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Nudge FORGOOD – An Ethics Framework for Behavioural Policy Design

Policies aiming to influence behaviour increasingly rely on insights from behavioural sciences. Governments and other entities have adopted behavioural insights to “nudge” individuals towards better choices. Nudging has been used in various contexts, such as encouraging prompt tax payments, boosting retirement savings, and promoting environmentally friendly actions. Nudges leverage findings from psychological and behavioural sciences about decision-making in response to one’s environment. They alter the decision-making context to influence behaviour. The widespread adoption of nudging has sparked ethical discussions. These debates often revolve around the acceptability of specific nudges. However, these discussions are typically abstract, making them less accessible to practitioners who apply behavioural insights in the real world. Consequently, there is often a lack of systematic assessment of the ethics of nudging in practice. In the absence of ethical guidelines, nudging practitioners are sometimes encouraged to “nudge for good.” Despite these good intentions, the meaning of “nudge for good” may not be universally clear. As a result, ethical evaluations of specific nudges often rely on the practitioner’s moral judgment. Many nudgers aspire to nudge for good, but busy practitioners may find it challenging to address complex ethical questions about the acceptability of a given nudge.This complexity stands in contrast to the ease of designing effective nudges using behavioural science frameworks such as MINDSPACE and EAST, popularised by the UK Behavioural Insights Team. These frameworks provide memorable mnemonics, with each letter representing a behavioural science insight that practitioners can readily apply. Recognising the need for greater ease in evaluating the ethical acceptability of behaviour-change efforts, Lades and Delaney (2019) propose FORGOOD. This ethics framework synthesises the ethics of nudging debate into an accessible mnemonic, with the aim of reducing the risk of misapplication of behavioural science in applied policy contexts. FORGOOD offers a tool for considering seven core ethical dimensions when designing and implementing behavioural policies: Fairness, Openness, Respect, Goals, Opinions, other Options, and Delegation.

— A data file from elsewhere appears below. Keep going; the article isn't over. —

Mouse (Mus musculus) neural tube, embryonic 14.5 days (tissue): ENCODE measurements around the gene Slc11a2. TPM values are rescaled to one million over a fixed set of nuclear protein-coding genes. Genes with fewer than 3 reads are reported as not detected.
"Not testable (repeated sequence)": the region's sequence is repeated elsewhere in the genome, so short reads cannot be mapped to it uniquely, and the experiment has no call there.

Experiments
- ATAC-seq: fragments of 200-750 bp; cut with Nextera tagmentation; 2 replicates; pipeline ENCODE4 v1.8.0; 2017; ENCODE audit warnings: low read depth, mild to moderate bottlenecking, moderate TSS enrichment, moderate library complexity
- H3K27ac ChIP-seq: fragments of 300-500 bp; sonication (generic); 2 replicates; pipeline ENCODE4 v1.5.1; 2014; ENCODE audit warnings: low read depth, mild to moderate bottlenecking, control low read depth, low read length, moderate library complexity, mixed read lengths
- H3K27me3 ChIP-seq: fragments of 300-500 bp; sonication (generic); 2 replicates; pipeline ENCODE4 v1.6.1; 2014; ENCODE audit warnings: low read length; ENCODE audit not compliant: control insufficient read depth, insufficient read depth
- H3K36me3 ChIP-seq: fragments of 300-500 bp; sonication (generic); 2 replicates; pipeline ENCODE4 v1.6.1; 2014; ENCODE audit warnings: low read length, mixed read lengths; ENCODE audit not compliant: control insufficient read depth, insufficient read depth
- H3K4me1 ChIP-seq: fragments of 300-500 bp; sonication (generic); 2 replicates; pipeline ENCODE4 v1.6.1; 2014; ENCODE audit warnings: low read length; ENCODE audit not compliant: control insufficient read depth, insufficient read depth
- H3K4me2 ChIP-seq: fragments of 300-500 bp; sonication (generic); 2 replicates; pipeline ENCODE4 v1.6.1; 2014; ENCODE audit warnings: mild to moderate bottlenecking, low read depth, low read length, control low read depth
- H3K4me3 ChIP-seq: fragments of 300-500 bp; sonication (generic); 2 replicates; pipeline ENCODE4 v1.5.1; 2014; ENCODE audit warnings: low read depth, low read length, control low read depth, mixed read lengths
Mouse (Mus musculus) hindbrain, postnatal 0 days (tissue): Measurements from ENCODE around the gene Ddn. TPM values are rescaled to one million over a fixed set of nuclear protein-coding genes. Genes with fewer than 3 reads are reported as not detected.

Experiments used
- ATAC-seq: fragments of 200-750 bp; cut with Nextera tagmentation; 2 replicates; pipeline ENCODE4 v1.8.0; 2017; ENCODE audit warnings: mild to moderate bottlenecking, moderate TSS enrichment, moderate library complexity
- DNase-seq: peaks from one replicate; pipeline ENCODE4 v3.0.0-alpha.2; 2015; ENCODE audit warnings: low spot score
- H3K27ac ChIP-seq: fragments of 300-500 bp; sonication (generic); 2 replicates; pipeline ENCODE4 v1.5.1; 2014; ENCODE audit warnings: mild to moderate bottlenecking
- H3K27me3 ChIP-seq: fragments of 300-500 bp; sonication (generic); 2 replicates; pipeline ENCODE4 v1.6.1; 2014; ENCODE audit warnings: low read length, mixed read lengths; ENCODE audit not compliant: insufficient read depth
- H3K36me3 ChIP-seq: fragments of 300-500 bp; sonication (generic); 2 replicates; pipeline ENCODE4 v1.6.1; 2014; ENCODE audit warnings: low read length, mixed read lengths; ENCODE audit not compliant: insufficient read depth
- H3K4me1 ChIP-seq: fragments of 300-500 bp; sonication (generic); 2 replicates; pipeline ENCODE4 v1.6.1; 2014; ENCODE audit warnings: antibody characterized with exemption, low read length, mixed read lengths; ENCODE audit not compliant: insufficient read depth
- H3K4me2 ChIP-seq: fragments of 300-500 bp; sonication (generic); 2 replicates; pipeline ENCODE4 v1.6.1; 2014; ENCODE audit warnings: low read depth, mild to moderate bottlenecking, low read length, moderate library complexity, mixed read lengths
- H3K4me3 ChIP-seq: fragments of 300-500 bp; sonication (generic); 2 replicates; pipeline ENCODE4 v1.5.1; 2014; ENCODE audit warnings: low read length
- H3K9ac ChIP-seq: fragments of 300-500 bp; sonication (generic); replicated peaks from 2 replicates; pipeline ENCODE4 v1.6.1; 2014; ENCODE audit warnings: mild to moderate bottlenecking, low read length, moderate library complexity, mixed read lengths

For more information, see: Nudge Forgood – Ethical Behavioural Policy Design – EnvEcon 2020

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